from The American Heritage® Dictionary of the English Language, 4th Edition
- transitive v. To suggest or imply in addition to literal meaning: "The term 'liberal arts' connotes a certain elevation above utilitarian concerns” ( George F. Will). See Usage Note at denote.
- transitive v. To have as a related or attendant condition: For a political leader, hesitation is apt to connote weakness.
from Wiktionary, Creative Commons Attribution/Share-Alike License
- v. To signify beyond its literal or principal meaning.
- v. To possess an inseparable related condition; to imply as a logical consequence.
- v. To express without overt reference; to imply.
- v. To require as a logical predicate to consequence.
from the GNU version of the Collaborative International Dictionary of English
- transitive v. To mark along with; to suggest or indicate as additional; to designate by implication; to include in the meaning; to imply.
- transitive v. To imply as an attribute.
from The Century Dictionary and Cyclopedia
- Same as connotate.
- To signify; mean; imply.
- [This meaning was introduced by J. S. Mill. A word connotes those attributes which its predication of a subject asserts that that subject possesses. But connote is now often loosely used in such a sense that any attribute known to be possessed by all the objects denoted by a term is said to be connoted by that term. Mill discountenances this use of the word.
- Synonyms Note, Denote, Connote, See the definitions of these words.
- To have a meaning or signification in connection with another word.
from WordNet 3.0 Copyright 2006 by Princeton University. All rights reserved.
- v. involve as a necessary condition of consequence; as in logic
- v. express or state indirectly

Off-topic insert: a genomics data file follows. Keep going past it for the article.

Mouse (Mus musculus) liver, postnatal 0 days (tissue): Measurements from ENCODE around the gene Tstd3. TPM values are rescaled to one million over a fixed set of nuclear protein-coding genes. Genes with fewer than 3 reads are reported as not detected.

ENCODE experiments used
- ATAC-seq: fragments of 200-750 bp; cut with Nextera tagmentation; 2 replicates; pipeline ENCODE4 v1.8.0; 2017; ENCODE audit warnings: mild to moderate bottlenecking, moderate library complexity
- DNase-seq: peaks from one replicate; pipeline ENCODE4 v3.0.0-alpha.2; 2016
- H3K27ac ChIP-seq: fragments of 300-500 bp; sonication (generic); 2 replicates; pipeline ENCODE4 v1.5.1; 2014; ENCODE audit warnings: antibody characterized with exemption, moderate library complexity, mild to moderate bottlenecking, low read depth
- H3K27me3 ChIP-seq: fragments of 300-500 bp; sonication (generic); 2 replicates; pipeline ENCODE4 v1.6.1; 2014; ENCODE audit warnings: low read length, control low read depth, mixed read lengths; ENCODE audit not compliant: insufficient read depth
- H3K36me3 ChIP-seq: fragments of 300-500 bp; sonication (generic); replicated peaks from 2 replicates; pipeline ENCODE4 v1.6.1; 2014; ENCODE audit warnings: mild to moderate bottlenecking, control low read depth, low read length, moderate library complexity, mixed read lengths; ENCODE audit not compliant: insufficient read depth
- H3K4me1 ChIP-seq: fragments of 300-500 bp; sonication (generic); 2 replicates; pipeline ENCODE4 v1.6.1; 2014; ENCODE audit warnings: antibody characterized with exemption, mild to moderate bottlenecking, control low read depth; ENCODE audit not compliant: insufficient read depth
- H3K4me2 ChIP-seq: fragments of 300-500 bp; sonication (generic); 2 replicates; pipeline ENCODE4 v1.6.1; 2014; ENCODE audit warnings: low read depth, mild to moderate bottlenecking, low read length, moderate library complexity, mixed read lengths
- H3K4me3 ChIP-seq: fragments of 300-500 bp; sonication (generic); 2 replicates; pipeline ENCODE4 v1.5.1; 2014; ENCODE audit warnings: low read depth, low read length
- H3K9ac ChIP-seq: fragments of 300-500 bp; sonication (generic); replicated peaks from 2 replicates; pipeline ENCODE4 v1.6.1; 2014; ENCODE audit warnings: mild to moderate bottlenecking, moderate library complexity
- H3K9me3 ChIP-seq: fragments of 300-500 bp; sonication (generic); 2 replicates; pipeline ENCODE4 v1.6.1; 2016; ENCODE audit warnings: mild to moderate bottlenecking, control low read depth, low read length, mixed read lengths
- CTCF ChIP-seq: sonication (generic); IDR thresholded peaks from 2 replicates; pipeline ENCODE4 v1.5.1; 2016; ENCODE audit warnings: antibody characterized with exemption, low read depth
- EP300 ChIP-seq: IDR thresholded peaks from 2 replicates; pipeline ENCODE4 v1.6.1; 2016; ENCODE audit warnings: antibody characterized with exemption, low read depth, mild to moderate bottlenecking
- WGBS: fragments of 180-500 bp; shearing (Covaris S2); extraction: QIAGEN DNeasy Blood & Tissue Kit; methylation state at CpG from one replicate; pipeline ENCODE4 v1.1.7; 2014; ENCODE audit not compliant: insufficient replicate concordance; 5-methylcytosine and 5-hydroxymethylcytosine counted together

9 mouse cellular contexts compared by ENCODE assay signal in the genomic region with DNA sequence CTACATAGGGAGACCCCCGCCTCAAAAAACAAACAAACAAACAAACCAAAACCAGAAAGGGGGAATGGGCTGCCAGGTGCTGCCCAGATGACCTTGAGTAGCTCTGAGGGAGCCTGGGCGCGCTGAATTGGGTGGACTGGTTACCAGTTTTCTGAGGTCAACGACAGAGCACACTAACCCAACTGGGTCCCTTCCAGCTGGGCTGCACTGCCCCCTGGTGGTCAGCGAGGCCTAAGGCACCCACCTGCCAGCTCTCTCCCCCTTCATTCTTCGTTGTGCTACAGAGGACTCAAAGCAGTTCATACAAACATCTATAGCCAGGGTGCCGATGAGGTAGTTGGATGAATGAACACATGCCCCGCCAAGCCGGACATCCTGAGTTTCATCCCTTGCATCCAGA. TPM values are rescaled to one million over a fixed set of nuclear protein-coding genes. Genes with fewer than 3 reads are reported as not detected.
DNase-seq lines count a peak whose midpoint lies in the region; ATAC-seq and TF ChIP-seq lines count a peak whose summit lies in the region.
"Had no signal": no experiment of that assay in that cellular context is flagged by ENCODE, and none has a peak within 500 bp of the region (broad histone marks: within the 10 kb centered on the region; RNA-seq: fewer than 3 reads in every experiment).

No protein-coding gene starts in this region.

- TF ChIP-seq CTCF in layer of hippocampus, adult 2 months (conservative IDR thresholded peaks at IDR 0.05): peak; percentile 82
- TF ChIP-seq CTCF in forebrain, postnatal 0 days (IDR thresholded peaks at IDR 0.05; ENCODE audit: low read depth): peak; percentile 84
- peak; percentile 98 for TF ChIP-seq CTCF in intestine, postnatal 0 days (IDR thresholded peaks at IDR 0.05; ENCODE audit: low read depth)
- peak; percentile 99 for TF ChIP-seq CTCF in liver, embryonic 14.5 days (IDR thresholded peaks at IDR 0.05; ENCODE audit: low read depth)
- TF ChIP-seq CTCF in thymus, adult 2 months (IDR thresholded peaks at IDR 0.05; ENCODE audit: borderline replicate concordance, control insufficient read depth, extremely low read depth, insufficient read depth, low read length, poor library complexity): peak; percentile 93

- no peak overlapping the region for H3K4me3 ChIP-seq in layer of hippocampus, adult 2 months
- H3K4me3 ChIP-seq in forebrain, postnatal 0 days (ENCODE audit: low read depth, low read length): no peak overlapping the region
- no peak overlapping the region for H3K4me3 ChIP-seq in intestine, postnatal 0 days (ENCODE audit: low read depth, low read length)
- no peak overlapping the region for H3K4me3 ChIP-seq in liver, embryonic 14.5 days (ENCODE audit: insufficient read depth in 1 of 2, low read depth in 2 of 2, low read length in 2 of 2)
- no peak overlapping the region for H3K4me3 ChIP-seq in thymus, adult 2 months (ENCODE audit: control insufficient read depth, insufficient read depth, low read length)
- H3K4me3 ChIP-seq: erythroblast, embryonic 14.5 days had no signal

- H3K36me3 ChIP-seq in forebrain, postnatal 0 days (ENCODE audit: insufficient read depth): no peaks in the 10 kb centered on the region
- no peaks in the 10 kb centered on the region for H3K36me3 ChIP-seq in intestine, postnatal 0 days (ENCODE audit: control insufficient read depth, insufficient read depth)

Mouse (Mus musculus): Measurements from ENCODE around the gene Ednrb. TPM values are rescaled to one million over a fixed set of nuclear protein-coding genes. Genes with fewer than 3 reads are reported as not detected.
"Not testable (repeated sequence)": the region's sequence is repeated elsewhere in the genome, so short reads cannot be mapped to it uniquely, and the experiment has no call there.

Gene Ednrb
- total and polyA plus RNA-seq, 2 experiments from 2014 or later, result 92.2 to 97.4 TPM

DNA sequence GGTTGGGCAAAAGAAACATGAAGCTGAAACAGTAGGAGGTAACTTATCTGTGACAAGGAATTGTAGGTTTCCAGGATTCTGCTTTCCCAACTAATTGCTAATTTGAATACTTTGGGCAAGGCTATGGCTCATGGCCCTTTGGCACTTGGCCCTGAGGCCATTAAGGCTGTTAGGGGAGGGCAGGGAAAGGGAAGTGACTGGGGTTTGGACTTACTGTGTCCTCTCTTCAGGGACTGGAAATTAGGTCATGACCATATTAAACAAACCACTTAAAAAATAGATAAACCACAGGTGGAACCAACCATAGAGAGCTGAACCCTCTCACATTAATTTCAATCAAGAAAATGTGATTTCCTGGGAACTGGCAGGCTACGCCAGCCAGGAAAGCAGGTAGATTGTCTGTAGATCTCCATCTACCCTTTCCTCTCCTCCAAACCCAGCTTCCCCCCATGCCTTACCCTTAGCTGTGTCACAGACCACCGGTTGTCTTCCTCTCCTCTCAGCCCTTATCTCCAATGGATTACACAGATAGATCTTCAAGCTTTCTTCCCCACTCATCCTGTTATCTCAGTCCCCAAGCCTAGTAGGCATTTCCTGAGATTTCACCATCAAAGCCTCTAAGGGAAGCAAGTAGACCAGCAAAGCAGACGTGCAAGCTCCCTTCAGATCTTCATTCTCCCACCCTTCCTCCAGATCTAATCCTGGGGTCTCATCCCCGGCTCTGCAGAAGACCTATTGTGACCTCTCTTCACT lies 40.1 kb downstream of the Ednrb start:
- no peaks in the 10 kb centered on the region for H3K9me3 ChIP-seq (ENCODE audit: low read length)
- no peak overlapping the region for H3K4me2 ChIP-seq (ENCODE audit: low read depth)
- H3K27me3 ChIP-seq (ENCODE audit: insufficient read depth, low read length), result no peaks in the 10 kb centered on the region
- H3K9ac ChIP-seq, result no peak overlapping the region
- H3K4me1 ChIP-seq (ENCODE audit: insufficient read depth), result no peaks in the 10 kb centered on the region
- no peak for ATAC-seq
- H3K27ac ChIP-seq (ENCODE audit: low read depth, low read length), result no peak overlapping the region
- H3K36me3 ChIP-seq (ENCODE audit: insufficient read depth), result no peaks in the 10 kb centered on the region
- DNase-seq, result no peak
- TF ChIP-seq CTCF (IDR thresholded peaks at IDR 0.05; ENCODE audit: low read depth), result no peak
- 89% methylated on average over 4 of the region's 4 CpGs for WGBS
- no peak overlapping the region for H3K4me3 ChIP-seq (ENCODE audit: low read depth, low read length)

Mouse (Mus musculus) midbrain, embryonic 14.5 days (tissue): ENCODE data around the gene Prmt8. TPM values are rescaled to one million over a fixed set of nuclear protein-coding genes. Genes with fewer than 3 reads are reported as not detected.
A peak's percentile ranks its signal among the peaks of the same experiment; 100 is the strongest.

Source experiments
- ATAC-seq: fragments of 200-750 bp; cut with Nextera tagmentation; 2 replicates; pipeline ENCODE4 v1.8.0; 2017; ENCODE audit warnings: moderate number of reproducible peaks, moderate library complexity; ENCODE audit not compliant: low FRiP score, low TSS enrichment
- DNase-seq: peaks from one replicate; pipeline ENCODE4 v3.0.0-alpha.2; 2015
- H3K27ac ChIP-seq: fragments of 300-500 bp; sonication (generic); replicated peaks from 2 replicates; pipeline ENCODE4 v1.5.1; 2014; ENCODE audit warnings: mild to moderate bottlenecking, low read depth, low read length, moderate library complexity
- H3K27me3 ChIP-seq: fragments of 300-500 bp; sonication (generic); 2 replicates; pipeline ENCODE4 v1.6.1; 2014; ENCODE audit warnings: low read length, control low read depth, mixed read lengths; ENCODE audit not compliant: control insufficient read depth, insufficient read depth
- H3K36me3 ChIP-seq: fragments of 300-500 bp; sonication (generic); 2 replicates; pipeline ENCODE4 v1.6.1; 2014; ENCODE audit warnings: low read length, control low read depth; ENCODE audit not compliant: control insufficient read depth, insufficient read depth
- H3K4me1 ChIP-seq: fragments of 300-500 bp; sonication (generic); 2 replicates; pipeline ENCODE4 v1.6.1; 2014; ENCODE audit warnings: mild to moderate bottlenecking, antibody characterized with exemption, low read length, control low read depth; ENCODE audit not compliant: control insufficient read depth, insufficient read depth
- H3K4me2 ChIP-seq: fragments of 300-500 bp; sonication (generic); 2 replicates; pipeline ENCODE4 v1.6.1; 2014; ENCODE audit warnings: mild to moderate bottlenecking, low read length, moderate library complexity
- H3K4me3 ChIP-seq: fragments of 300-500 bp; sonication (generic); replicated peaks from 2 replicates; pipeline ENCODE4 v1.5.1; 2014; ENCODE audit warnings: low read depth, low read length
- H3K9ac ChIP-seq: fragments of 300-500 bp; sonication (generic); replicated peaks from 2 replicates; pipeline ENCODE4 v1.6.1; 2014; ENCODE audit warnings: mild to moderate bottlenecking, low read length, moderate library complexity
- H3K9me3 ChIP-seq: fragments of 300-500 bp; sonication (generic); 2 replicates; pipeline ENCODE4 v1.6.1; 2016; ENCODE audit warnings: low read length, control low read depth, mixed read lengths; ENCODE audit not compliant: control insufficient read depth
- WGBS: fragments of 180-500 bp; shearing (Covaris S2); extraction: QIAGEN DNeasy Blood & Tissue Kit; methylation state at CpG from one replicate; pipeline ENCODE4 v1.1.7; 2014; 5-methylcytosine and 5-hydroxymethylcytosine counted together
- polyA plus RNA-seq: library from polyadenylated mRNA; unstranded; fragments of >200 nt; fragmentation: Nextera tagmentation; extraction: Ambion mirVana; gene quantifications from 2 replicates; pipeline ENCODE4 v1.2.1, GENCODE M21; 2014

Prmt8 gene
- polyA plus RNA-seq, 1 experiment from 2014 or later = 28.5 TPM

A few heroines who carry the name connote eroticism, shrewdness and the alien (sometimes associated with the stereotype of a Jew).
The roots of the word connote "the gathering of knowledge" and this sense some years ago in my European lunch companions led me into a very fruitless argument about e.g. whether Aristotle was a scientist.
The arrangement of things into classes, such as the class _metal_, or the class _man_, is grounded indeed on a resemblance among the things which are placed in the same class, but not on a mere general resemblance: the resemblance it is grounded on consists in the possession by all those things, of certain common peculiarities; and those peculiarities it is which the terms connote, and which the propositions consequently assert; not the resemblance.
Even the terms connote sex: "rear naked choke hold," "top, bottom and mounted" positions.
Organic labels connote the natural ingredients used to make the product were grown without pesticides, chemicals and other traditional methods now thought to be unhealthy.
(This reminded me that he had constantly seen me in the country; a memory which I had retained, but kept out of sight, because, since I had seen Gilberte again, Swann had become to me pre-eminently her father, and no longer the Combray Swann; as the ideas which, nowadays, I made his name connote were different from the ideas in the system of which it was formerly comprised, which
We have seen that they denote a quality or qualities of something, and that is precisely what general terms connote: 'honesty' denotes a quality of some men; 'honest' connotes the same quality, whilst denoting the men who have it.
It is a better proposal to regard their denotation and connotation as coinciding; though open to the objection that 'connote' means 'to mark along with' something else, and this plan leaves nothing else.
By chance, both web and log in this sense connote speed and motion.
We have been hexed to devalue, negatively connote, discredit, caution against, inhibit, prohibit, and even become scared and fearful of allowing spirit to express itself through our whole body, mind, heart, and soul.